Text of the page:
Until this point, we’ve really only dealt with how your instinct meter can be used to help you slip past foes, but it can also be spent in “point shooting.” This mode can be triggered while entering instinct mode and effectively freezes time, allowing Agent 47 to line up fatal shots on every baddie he can see. On that note, the shotgun in this game is one of the most satisfying weapons in recent memory (especially in point shooting mode) and handles exactly like you want a shotgun to. One pull of the trigger is followed by a hearty “BOOM” and a messy death for any hapless soul on the other end of the barrel. As much as I want to keep my personal playthrough as flawless as possible, it’ll be very tempting to get my hands on one of those. Luckily, the large amount of challenges presented to you in each level (which grant you bonuses much like in the “Sniper Challenge” pre-order incentive) will require multiple playthroughs and multiple approaches, so completionists will get to play each stage in a few different ways and get the most out of what the title has to offer.
I do want to go back and touch on the crowds of NPC’s present in many levels throughout the game, because I’ve never seen anything quite like it. The engine that Hitman: Absolution uses allows for a staggering amount of characters to populate the screen at once — and no, they aren’t all carbon copies of one another, they all appear as unique models, wearing different clothing, and acting independently. Not only that, but the crowds actually serve an important purpose — they can help hide Agent 47 from pursuers. By walking into a group of people and avoiding eye contact with hostile characters, you can effectively remain undetected. Using the instinct function even highlights which civilians you are currently blending in with. Very cool stuff.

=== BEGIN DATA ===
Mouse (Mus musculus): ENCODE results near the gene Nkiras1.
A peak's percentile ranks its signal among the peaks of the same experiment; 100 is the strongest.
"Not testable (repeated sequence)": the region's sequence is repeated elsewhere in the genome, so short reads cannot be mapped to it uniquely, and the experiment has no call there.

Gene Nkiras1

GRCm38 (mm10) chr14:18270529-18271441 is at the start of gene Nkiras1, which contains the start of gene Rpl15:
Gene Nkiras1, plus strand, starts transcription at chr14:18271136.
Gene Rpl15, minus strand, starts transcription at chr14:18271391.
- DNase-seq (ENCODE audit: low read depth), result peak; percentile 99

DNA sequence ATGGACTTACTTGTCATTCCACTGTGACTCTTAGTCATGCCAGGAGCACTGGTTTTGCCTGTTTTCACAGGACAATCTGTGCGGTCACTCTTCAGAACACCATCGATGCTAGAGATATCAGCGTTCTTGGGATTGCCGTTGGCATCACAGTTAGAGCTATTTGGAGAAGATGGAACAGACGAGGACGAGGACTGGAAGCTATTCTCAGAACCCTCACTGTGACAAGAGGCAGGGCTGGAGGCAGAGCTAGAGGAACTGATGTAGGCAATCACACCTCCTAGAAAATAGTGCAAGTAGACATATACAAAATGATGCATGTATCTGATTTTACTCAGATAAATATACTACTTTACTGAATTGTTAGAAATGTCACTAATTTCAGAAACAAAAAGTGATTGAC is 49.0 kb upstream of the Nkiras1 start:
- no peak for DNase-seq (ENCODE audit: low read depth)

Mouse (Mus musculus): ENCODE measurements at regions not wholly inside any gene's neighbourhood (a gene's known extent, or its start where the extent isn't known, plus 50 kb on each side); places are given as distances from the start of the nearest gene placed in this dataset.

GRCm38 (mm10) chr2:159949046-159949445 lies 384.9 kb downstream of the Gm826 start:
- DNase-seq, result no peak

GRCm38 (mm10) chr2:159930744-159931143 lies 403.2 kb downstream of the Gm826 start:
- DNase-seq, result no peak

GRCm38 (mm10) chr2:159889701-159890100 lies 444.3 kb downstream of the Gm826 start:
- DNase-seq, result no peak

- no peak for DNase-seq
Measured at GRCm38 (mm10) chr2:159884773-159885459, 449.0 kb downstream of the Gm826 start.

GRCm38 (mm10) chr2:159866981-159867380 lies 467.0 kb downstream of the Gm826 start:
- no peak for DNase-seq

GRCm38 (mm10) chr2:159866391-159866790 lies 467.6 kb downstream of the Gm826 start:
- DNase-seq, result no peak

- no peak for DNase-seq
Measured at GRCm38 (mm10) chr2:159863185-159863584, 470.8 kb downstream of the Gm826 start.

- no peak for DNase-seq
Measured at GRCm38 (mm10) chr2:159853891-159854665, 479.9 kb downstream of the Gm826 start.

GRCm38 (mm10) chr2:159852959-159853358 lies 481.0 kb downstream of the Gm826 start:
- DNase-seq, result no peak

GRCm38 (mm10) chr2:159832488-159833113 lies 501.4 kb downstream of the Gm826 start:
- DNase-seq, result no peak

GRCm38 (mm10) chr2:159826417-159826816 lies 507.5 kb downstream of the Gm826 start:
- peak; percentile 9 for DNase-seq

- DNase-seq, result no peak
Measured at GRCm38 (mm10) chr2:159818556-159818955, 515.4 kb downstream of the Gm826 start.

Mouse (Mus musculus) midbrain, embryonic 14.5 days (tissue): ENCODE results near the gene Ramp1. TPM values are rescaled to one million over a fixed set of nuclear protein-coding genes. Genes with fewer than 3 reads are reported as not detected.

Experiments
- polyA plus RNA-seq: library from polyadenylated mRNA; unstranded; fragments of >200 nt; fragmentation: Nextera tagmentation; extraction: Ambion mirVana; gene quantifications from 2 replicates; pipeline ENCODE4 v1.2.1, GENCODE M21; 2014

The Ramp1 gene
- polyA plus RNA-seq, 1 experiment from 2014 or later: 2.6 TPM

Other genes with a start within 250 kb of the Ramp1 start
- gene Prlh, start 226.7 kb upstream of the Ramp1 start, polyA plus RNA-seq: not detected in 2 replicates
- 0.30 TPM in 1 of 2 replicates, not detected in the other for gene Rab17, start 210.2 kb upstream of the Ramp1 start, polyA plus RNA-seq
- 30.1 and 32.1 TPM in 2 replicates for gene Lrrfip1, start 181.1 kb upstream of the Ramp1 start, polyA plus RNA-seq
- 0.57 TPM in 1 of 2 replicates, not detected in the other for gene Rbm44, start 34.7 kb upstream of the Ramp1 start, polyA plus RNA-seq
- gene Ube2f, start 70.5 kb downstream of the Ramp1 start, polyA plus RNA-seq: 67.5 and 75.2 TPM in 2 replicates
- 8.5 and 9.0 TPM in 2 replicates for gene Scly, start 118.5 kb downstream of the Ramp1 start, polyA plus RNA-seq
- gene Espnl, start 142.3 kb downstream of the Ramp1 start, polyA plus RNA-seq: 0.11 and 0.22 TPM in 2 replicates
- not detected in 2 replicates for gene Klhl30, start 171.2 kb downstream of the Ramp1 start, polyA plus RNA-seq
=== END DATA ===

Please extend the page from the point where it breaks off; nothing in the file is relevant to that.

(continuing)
IO Interactive did a phenomenal job balancing Hitman: Absolution’s difficulty levels to cater to players of all skillsets (the five difficulty levels will change the reaction time of enemies, limit the number of checkpoints you can activate, and you quickly you burn through your instinct meter among other things) and, by custom-tailoring each level to accommodate multiple play-styles and ways to reach your goal, have constructed one hell of an experience — even in the early build that we were shown. I won’t get into the story elements we saw as not to ruin anything, but what I will say is that the cutscenes were intense and more jarring than anything we’ve seen in the series up until now. Equally intense is the fantastic score that accompanies the game’s more frantic moments. The fact that so much of the game relies of subtle ambient sound beautifully contrasts the Zimmerman-esque, booming audio that accompanies certain key sequences. I really wanted to come up with something I didn’t like about the title to balance out this preview, but I couldn’t. I was thoroughly impressed by virtually every aspect of the game. Come November 20th, Hitman: Absolution should be at the top of your list during the rush of holiday titles — this is one you won’t want to pass up.